“The myth that we have gender equality is slowly falling apart. That’s for sure,” she says.
Moreover, she hopes that the book will resonate with many people – whether they are in a management position or have experienced sexism personally.
“Maybe some managers wishing to educate themselves will consult the acting chapter for inspiration and knowledge. Maybe some will read it and understand the damaging effect of sexism – or maybe realize that they too have experienced it,” she says.
Ana Maria Munar would also like the book to be read, but most importantly, used. However, what she really hopes is that it can remove some of the suffering that victims of sexism experience.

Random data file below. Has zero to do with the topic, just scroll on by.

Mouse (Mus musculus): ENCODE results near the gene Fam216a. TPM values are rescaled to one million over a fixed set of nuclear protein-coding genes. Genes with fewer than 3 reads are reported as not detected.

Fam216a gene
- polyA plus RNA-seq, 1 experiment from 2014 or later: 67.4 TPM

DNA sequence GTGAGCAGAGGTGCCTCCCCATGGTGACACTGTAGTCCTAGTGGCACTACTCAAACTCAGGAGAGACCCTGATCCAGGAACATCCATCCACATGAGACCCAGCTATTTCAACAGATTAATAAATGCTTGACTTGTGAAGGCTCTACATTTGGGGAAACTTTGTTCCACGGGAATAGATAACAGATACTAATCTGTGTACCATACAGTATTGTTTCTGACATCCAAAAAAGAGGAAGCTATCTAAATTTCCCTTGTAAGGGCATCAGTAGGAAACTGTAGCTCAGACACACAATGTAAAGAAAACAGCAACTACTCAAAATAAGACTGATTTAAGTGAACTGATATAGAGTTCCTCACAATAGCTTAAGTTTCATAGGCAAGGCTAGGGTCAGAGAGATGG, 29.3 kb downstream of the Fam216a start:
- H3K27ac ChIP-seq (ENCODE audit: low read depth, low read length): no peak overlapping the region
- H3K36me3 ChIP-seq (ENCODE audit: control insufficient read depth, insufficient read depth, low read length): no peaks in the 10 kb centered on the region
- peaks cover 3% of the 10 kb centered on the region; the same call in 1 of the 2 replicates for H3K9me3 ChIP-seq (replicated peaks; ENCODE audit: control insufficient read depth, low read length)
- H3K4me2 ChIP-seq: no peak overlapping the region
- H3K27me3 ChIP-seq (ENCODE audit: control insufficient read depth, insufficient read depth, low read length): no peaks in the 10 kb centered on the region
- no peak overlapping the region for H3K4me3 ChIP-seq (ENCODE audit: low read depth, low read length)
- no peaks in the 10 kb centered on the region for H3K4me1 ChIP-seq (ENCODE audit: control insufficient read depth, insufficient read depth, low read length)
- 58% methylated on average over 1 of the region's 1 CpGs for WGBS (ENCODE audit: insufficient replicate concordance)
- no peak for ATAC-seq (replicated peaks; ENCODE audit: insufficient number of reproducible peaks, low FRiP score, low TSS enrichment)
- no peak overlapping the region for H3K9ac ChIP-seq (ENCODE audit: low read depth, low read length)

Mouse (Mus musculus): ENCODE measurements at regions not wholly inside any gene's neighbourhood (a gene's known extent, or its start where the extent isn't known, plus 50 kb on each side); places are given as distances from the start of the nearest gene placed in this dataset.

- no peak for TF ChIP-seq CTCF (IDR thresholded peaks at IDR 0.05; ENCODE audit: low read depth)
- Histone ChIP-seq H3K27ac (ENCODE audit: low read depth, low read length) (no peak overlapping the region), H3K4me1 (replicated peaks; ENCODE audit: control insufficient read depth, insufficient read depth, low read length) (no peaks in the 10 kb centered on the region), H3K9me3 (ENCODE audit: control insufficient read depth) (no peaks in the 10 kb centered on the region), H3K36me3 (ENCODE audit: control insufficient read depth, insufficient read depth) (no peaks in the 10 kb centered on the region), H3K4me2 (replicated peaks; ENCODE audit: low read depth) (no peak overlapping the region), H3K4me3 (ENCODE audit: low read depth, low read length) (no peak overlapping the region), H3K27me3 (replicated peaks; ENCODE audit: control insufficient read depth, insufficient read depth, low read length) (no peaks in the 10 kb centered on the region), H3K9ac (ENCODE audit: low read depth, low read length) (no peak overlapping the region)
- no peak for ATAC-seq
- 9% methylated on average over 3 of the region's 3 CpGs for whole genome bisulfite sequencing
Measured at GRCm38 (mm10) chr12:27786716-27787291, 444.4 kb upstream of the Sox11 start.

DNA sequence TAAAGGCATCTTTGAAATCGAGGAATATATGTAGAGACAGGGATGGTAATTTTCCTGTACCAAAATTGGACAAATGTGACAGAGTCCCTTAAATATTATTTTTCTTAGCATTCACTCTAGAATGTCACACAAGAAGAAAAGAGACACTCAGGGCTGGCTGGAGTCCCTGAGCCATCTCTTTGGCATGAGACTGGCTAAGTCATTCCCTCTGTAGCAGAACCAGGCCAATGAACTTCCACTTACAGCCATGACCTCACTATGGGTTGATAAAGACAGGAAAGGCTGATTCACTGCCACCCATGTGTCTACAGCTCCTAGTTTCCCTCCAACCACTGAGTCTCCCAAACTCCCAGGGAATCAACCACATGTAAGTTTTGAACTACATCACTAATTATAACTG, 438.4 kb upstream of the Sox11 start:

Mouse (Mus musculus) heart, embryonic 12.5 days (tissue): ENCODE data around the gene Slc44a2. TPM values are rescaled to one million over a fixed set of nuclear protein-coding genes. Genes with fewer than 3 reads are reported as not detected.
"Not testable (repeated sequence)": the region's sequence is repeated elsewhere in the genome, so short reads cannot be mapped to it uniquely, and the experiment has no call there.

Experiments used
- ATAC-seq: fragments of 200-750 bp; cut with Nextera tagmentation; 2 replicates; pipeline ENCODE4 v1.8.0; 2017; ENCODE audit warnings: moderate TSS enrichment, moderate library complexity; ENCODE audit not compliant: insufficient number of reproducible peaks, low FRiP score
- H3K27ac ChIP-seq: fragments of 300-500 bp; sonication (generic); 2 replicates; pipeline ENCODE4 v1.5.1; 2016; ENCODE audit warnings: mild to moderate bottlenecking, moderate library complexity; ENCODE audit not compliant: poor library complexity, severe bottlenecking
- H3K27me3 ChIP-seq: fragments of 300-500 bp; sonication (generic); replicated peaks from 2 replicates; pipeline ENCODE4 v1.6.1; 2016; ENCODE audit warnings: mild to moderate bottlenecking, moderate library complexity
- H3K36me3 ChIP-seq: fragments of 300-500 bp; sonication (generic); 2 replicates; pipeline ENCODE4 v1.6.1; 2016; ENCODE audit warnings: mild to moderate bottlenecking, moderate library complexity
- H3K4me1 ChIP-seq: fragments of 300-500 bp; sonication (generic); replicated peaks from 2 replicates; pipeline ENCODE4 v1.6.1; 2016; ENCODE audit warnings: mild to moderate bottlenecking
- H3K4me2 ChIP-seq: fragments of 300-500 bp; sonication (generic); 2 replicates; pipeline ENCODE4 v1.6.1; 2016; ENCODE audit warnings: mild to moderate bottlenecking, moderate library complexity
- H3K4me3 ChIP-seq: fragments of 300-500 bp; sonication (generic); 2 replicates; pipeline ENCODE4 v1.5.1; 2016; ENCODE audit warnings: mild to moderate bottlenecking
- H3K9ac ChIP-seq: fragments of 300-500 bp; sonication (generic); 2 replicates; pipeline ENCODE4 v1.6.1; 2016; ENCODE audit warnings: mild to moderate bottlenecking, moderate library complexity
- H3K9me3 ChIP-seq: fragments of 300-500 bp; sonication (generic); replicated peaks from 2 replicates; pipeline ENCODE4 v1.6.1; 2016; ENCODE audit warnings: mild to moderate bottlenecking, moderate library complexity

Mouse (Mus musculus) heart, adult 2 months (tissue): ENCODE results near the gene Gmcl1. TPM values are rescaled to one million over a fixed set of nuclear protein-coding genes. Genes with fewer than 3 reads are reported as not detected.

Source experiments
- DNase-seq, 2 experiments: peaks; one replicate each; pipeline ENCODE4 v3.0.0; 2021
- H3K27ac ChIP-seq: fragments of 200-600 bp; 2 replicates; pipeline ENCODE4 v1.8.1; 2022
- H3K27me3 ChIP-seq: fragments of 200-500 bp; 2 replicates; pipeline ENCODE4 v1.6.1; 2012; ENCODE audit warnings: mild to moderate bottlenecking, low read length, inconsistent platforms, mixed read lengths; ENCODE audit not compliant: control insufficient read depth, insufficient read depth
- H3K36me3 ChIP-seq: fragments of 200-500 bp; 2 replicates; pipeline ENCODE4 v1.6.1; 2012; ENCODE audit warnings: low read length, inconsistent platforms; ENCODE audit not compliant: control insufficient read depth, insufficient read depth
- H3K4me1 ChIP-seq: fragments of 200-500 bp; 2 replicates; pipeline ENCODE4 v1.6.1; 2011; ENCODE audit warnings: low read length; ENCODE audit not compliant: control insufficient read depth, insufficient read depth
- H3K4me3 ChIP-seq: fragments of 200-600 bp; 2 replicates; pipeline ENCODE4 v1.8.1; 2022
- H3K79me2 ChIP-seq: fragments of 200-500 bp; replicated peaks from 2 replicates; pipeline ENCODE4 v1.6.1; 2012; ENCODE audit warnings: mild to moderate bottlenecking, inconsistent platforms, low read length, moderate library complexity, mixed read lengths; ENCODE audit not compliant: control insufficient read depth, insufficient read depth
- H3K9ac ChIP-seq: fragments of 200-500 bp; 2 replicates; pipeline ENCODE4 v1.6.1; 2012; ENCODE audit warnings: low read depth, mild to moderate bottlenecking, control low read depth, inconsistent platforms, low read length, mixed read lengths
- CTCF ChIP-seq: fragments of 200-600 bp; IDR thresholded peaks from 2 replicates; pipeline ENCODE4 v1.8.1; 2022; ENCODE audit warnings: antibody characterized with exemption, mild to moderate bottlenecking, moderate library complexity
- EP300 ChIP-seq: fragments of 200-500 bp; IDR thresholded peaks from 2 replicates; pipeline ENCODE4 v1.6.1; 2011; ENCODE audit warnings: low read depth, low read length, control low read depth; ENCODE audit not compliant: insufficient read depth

She explains that when they collected the testimonies, many of the contributors wrote that they felt very alone with their experiences. And they suffered.
“Not only did these people suffer the experience, they also suffered from blaming themselves for experiencing sexism. Once the experience of discrimination, exclusion or harassment has taken place, we cannot do anything about that first suffering, we can’t change the past, but the second we can. We can change the way we understand and reflect upon our past. We can dismantle that suffering and put an end to self-blame. And if this book helps just one single person to avoid the second kind of suffering, it’s all been worthwhile,” she says.
The book will be published on November 4, but as sexism is an insidious problem and additional knowledge and new learnings are always emerging, she hopes it will continue to evolve. One thing is for sure:
“We have not said the last word on sexism – we have just said the first.”